Divlje životinje u urbanom okolišu. Ljudi su negdje u pozadini, ali kao da ih i nema. Možda su izumrli, ili su "još" živi ali su potpuno irelevantni. I što sad? Životinje preuzimaju ljudske uloge: nasilje i otuđenost među podivljalim životinjama u predgrađima; mržnja, bijes i krvna osveta između bijesnih pasa i psihotičnih orlova; histerične ribe napadaju depresivne komarce. Korupcija "prirodnog", "čistog" masakra. A biljke? Da, prelijepe su, ali počinju gledati u zvijezde.
"Leonard Koscianski has produced a series of striking paintings depicting animals, mainly dogs, in suburban settings. These pictures evoke – and I don’t mean this pejoratively – those fascinatingly mediocre animal paintings that are constructed around a certain aesthetic of ‘the wild animal’. I say ‘fascinatingly mediocre’, because the excesses of these paintings’ commercial realist style tend to de-realise or ‘de-nature’ the wildness of their ostensible subjects, rendering these animals strangely unnatural. This strangeness, of course, is already embodied in domestic pets. Koscianski’s feral dogs evince this unsettling strangeness, on neatly trimmed lawns bathed in the electric light spilling from living-room windows, or in menacing close-up among the crystalline tangles of garden hedges, with the light of a bedroom window drawing the viewer’s eye towards the background. But there is more at work here than the rather conventional, almost clichéd idea that a sort of savagery subsists beneath the calm domestic facade: Koscianski’s suburban backgrounds feature something that is far wilder, and more strange, than the savagery of his animal subjects. His dogs have escaped their domestic settings, certainly, but this flight carries the suburban background along with it, so that the figures who appear so enigmatically there seem to bear witness to a different kind of movement than the one traversing the rural/urban divide.
These suburban settings bring to mind the work of symbolists William Degouve de Nuncques and Paul Delvaux, as well as de Chirico, whose cityscapes suggest a deterritorialisation of urban space. Just as Van Gogh’s peasant shoes, for example, may be said to provide a sensorial compensation for the misery of agrarian life in the face of increasing industrialisation, these scenes discover an urban sentiendum which draws the city towards a space that is neither urban nor rural. The sentiendum denotes that which is empirically imperceptible but which can only be sensed as the limit of empirical sensibility, it is the becoming-sensible of the insensible as the being of the sensible as such. The sentiendum of urban space is found at the edge of the nocturnal city, in the city’s interstices, in the lonely and disused corners of parks, railway stations and hinterlands. But what of suburbia? Is there not a sentiendum of suburban space? In 1902, the English urban planner Ebenezer Howard, inspired by the fiction of Edward Bellamy, published Garden Cities of Tomorrow in which he envisaged a solution to the problems of the overpopulated industrial city that was effectively a utopian resolution of the conflict of the rural/urban divide. Of course, suburbia as we know it today is in many cases a dystopia, an inversion of Howard’s vision. But I would argue that the worst suburbias sustain their utopianism in that they remain premised on the overcoming of the country/city divide (I would refer to Jameson’s argument here that utopia and dystopia both attest to the same impulse, which is to search out the limits of the ideology of modernity).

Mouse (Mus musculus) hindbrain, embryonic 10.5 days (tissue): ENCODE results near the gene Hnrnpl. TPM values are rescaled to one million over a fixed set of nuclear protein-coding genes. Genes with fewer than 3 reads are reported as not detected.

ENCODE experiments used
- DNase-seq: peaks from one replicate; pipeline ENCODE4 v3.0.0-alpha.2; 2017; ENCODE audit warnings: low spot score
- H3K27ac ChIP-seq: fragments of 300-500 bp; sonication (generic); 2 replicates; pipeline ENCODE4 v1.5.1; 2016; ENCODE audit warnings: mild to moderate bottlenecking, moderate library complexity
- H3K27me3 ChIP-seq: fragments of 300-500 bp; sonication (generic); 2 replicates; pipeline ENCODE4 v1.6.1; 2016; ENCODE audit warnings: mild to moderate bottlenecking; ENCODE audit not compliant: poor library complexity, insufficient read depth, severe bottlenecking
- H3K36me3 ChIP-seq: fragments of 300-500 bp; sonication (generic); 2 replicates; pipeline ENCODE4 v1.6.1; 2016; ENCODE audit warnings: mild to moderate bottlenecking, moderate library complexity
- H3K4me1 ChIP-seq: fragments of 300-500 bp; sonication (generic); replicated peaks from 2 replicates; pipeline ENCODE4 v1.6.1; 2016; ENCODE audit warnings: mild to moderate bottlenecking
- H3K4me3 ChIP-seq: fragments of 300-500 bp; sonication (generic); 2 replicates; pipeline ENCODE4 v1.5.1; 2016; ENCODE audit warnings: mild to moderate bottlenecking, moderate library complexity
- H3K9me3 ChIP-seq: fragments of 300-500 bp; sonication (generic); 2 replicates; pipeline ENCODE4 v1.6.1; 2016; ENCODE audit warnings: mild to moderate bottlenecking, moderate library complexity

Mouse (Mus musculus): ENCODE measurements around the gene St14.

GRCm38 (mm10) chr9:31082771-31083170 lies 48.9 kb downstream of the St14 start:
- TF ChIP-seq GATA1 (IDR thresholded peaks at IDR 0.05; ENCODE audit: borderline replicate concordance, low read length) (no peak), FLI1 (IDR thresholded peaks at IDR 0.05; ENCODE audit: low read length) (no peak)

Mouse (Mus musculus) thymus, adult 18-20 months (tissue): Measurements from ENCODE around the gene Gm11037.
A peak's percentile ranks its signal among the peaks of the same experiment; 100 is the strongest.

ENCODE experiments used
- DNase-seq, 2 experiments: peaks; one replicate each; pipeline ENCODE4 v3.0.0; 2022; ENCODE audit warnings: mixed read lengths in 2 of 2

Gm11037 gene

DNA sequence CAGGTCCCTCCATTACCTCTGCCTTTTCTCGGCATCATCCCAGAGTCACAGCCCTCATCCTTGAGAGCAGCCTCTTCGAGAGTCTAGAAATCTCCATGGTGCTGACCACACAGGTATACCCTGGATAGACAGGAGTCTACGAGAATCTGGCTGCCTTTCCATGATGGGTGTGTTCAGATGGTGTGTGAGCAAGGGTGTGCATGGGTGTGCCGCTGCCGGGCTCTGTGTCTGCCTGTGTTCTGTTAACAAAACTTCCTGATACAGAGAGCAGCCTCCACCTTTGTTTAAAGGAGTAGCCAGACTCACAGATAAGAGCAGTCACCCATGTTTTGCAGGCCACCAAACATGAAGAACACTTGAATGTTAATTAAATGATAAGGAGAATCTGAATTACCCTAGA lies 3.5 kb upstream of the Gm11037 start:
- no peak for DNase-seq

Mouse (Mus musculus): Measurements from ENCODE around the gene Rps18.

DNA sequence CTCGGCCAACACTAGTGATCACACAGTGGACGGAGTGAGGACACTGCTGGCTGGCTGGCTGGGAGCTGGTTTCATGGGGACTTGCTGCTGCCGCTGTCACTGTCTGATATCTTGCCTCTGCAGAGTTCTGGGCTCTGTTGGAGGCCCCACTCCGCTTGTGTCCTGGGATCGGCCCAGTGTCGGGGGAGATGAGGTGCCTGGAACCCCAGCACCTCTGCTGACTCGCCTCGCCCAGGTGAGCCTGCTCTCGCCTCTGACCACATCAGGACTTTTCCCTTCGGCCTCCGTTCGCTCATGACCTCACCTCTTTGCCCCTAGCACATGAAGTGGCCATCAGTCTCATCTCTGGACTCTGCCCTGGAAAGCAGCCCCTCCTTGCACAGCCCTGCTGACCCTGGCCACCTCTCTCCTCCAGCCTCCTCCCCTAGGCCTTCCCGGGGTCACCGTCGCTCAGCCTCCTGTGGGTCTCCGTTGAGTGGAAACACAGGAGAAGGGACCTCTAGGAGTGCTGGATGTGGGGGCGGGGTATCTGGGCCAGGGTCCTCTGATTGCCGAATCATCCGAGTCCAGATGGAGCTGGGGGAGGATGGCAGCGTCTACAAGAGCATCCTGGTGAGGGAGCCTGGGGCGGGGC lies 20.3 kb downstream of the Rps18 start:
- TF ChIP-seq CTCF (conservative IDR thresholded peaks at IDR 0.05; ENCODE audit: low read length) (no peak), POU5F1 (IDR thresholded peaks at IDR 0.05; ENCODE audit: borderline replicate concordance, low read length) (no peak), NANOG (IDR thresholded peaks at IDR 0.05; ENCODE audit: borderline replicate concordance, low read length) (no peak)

This is how the ‘critical postmodernism’ of Koscianski’s paintings should be understood. The confrontations of human and animal, the domestic and the wild, which they dramatise are played out against a background in which the urban/rural divide – which, we might say, is the built environment’s version of the culture/nature dichotomy – is already transcended through the utopian/dystopian logic of the suburb. Suburbs mark the reterritorialisation of the deterritorialisation which large industrial cities push to an unsustainable limit. But we should bear in mind Deleuze and Guattari’s third theorem of deterritorialisation: it is always on the most deterritorialized element that reterritorialisation takes place. The suburb bears within it, as a ‘ground’, a space that has escaped the rigid distributions of the city. The suburb is a redistribution of this space according to a logic that is no longer defined by the rural/urban divide and on a ground that is ungrounded viz. this division. In this sense, would not suburbia be a kind of deterritorialised or denaturalised nature, whose sentiendum would correspond to a kind of non-organic experience, a form of experience that has escaped its empirical grounding in the natural/organic functions of animal habit?" - Violent Signs